In Grade 7, our teacher hurt her knee rollerblading over the weekend when at a teacher development day, doing a team building exercise. As a result, we were given a substitute teacher. In Science, we were in the middle of studying tectonic plates and the geological events that happen because of them: earthquakes, tsunamis, etc. Our main assignment for Science was to make a storybook of how natural disasters affect cities.

My substitute teacher’s name was Mr. Le. He grew up in Vancouver and was Chinese like me.

Testing my identity and my newly deepened voice, I chose to make a panel about a tsunami off the shores of a West Coast city called Hongcouver, nation capital of Japanada. I thought it was hilarious. I was confident in my choice and the laughter and recognition I would get from my peers.

Mr. Le didn’t think it was so funny. He said those terms were derogatory. He took obvious offense to it.

I was confused, I’d really liked Mr. Le. I thought out of all the times we’d laughed in class, that this joke he would get.

Racism does not commonly manifest itself as overt discrimination in Canada these days. It is internalized, subtle and often invisible. Racism hovers around the fuzzy border of a private joke between friends and the misunderstanding and ignorance of well-intentioned colleagues or acquaintances. It is systemic and personal. But even though it is not always identifiable, it is no less real. Our challenge is to remember that it exists, and to act when we see it happen, by speaking up when we hear someone say something racist because we take offense to what they said, not who they are. Racism exists and the danger is when we pretend to be small and shrink from it, letting it go unseen and unheard.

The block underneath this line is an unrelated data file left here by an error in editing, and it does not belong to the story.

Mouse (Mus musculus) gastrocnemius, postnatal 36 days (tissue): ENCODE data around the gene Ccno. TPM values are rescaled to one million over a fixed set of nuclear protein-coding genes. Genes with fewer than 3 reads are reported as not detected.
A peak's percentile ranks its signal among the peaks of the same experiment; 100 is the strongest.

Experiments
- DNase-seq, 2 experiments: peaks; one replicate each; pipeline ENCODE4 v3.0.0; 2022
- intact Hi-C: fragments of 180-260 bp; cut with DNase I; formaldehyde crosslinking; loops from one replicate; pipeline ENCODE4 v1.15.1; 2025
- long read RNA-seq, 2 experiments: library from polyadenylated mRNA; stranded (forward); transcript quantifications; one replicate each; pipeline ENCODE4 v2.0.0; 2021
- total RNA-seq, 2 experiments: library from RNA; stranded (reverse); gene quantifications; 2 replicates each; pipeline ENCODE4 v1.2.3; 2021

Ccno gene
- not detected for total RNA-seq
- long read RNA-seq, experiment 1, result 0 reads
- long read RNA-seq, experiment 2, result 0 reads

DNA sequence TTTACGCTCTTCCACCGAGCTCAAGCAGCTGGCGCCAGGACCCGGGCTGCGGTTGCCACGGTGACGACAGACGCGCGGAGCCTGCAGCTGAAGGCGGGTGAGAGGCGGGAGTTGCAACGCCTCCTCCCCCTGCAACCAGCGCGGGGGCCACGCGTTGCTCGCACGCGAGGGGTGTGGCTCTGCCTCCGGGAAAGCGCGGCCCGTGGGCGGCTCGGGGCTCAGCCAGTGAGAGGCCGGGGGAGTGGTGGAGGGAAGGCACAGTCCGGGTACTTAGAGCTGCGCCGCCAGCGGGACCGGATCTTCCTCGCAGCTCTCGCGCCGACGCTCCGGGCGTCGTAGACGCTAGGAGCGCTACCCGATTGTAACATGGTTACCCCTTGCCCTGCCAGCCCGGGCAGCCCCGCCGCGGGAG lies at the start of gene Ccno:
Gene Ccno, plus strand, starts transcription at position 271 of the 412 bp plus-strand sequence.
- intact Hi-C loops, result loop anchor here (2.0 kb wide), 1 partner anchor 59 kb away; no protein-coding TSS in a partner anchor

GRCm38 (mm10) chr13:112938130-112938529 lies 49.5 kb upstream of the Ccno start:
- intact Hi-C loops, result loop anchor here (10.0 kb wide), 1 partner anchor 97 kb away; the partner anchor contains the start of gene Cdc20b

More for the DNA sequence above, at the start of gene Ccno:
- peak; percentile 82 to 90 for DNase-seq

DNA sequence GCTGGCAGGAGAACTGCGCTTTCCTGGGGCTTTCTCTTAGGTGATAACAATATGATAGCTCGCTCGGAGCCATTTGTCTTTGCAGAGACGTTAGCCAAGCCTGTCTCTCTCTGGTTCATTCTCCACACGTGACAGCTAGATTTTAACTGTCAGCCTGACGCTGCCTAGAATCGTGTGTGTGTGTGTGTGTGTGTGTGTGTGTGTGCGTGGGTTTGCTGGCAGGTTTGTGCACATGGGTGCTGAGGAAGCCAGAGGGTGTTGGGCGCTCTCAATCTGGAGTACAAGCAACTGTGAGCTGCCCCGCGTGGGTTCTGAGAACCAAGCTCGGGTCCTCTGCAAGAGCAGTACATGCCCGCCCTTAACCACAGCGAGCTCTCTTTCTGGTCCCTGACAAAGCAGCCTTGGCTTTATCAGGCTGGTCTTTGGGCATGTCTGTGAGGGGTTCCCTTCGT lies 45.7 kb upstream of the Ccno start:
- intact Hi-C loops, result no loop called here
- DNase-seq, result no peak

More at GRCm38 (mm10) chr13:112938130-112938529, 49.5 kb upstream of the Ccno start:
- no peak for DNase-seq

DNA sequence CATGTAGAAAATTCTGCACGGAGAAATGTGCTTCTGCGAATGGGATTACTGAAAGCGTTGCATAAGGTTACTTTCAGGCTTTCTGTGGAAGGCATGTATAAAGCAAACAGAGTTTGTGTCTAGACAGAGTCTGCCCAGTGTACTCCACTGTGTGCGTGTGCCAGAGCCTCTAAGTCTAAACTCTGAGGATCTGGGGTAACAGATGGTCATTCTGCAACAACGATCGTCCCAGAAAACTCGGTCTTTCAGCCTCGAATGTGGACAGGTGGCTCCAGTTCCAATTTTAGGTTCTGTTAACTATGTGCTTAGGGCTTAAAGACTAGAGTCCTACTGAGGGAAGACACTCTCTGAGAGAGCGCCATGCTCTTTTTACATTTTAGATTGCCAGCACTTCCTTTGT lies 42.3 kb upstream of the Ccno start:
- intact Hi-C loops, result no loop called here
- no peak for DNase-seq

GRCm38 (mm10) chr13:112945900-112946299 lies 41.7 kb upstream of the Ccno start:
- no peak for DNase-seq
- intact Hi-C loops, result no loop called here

The shortest day of the year

In my wallet is a gift card for a local coffee shop so I make my way there, I deserve a coffee. Walking up to the place, I notice it isn’t too busy. The shop radiates with a happy kind of busyness as the baristas freely give that extra touch of customer service to their senior patrons. Everybody meets me with a cheerful smile.

I order my Mocha and go.

Rain today and without a hat or an umbrella, my glasses catch water droplets – each one sticking to the lens, too minuscule to be affected by gravity. I get back into the car.

The coffee shop shares the square with a big name grocery store. I know by memory that there is a homeless man who usually sits by the doors there, collecting whatever generosity he can.